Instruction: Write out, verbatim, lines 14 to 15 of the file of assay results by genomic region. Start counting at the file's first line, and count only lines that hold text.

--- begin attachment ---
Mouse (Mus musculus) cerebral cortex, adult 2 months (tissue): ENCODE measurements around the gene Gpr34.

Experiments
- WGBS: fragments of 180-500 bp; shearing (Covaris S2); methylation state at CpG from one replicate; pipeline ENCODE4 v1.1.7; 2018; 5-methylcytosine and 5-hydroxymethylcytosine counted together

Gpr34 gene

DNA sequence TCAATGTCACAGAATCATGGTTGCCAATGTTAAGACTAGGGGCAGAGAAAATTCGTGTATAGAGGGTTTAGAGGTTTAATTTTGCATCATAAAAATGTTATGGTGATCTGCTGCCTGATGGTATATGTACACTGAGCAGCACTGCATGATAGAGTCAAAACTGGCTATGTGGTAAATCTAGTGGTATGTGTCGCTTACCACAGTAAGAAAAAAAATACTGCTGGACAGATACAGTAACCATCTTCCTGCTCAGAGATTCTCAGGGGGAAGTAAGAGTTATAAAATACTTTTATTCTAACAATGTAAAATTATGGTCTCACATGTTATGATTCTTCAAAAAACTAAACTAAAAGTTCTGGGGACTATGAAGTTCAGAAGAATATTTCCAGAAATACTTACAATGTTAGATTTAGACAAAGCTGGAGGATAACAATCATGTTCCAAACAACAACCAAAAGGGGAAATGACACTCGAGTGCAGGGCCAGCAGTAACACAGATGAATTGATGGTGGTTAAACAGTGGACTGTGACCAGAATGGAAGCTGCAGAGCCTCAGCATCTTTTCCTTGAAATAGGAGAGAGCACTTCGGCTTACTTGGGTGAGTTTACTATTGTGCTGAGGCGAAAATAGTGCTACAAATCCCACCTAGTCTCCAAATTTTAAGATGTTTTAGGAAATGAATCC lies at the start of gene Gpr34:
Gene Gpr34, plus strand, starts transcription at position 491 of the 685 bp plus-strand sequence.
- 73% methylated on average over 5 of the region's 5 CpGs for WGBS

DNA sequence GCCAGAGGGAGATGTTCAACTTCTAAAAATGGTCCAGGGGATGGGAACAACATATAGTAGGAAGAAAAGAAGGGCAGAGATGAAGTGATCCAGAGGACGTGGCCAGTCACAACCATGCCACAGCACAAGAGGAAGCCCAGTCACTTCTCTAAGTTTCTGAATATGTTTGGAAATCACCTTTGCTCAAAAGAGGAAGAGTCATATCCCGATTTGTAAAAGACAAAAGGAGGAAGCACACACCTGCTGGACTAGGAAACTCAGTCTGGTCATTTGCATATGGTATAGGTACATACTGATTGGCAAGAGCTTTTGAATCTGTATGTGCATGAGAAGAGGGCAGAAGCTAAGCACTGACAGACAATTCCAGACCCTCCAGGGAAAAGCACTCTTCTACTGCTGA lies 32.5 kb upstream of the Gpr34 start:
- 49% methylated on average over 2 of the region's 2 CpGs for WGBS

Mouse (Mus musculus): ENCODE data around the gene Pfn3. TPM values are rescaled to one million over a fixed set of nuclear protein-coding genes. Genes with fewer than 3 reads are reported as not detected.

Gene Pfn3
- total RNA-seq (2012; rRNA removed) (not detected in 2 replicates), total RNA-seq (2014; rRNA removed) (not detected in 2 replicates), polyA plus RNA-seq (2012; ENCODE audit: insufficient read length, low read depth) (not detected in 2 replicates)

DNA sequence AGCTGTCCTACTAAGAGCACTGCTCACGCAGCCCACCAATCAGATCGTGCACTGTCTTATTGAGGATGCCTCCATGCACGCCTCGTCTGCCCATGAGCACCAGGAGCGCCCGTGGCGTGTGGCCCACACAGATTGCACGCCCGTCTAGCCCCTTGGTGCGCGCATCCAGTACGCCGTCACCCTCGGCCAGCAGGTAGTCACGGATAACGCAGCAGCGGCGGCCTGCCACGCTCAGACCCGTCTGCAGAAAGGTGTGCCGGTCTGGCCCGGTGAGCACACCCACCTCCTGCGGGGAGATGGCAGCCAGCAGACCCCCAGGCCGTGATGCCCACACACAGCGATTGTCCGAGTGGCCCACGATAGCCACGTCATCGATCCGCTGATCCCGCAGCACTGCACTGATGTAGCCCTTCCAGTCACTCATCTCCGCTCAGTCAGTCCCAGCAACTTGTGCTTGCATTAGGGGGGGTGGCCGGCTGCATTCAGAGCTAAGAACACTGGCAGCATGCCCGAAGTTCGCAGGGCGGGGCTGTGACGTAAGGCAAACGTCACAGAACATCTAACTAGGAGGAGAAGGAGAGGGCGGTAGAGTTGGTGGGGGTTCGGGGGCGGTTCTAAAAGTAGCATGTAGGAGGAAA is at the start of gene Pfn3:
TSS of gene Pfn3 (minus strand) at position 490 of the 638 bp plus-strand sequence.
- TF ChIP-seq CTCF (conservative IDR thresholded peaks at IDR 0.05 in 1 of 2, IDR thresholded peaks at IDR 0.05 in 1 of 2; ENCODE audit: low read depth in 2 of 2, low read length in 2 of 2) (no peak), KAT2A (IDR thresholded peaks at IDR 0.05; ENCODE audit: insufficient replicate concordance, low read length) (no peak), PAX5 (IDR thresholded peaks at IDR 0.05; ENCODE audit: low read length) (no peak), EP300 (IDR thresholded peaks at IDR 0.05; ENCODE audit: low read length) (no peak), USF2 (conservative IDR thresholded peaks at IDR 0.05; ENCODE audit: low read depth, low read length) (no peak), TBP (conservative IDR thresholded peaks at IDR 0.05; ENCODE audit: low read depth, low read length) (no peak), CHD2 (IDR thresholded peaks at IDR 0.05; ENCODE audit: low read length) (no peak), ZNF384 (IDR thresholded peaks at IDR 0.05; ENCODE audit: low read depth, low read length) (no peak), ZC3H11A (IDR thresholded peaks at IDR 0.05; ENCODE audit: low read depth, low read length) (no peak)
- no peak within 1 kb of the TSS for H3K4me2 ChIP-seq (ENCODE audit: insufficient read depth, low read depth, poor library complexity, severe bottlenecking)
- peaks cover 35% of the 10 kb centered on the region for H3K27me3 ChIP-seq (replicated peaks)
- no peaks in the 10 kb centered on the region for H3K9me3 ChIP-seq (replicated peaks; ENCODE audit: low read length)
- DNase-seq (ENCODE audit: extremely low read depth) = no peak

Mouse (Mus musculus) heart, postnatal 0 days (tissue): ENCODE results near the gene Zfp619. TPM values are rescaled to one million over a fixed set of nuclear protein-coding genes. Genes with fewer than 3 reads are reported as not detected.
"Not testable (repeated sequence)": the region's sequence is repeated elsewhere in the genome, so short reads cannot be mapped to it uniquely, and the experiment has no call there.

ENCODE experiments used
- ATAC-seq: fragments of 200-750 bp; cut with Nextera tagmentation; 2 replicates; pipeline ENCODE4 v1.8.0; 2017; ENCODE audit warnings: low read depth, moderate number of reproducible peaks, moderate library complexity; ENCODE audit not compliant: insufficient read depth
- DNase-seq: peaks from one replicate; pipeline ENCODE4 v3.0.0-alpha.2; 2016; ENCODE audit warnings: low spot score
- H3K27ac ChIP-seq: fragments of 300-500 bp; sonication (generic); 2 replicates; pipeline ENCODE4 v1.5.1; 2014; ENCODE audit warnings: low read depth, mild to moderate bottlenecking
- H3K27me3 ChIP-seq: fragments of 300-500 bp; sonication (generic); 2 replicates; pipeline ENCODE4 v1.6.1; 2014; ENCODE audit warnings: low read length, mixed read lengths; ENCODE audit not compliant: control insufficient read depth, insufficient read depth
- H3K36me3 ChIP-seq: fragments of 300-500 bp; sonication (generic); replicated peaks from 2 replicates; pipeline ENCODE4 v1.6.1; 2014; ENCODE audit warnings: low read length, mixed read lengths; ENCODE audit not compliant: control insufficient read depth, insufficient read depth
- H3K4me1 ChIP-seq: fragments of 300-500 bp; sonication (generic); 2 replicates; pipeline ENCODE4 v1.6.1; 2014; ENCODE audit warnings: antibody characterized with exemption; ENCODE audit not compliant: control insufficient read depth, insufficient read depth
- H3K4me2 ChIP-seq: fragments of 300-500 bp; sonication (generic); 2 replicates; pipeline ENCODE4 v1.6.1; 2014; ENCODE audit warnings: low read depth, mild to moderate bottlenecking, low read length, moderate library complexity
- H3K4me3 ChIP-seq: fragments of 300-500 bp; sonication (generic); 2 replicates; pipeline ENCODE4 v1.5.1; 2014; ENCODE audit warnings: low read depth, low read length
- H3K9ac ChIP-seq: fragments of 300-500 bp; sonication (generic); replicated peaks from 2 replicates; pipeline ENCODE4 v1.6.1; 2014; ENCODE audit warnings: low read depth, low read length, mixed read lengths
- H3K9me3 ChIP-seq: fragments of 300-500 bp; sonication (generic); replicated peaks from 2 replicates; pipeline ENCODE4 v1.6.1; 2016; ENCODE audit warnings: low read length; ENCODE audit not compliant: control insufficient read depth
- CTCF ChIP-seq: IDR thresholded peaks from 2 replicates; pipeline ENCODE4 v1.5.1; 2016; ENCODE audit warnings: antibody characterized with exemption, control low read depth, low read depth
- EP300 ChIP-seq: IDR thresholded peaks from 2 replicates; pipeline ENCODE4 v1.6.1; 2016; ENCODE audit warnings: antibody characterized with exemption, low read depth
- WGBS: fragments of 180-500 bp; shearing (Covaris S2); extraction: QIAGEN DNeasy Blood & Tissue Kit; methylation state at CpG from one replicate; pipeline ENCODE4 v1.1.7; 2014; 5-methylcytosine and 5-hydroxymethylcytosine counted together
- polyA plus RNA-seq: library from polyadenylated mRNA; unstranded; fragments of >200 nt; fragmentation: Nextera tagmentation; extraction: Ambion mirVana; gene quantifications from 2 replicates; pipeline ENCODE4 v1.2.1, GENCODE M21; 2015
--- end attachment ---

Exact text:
TSS of gene Pfn3 (minus strand) at position 490 of the 638 bp plus-strand sequence.
- TF ChIP-seq CTCF (conservative IDR thresholded peaks at IDR 0.05 in 1 of 2, IDR thresholded peaks at IDR 0.05 in 1 of 2; ENCODE audit: low read depth in 2 of 2, low read length in 2 of 2) (no peak), KAT2A (IDR thresholded peaks at IDR 0.05; ENCODE audit: insufficient replicate concordance, low read length) (no peak), PAX5 (IDR thresholded peaks at IDR 0.05; ENCODE audit: low read length) (no peak), EP300 (IDR thresholded peaks at IDR 0.05; ENCODE audit: low read length) (no peak), USF2 (conservative IDR thresholded peaks at IDR 0.05; ENCODE audit: low read depth, low read length) (no peak), TBP (conservative IDR thresholded peaks at IDR 0.05; ENCODE audit: low read depth, low read length) (no peak), CHD2 (IDR thresholded peaks at IDR 0.05; ENCODE audit: low read length) (no peak), ZNF384 (IDR thresholded peaks at IDR 0.05; ENCODE audit: low read depth, low read length) (no peak), ZC3H11A (IDR thresholded peaks at IDR 0.05; ENCODE audit: low read depth, low read length) (no peak)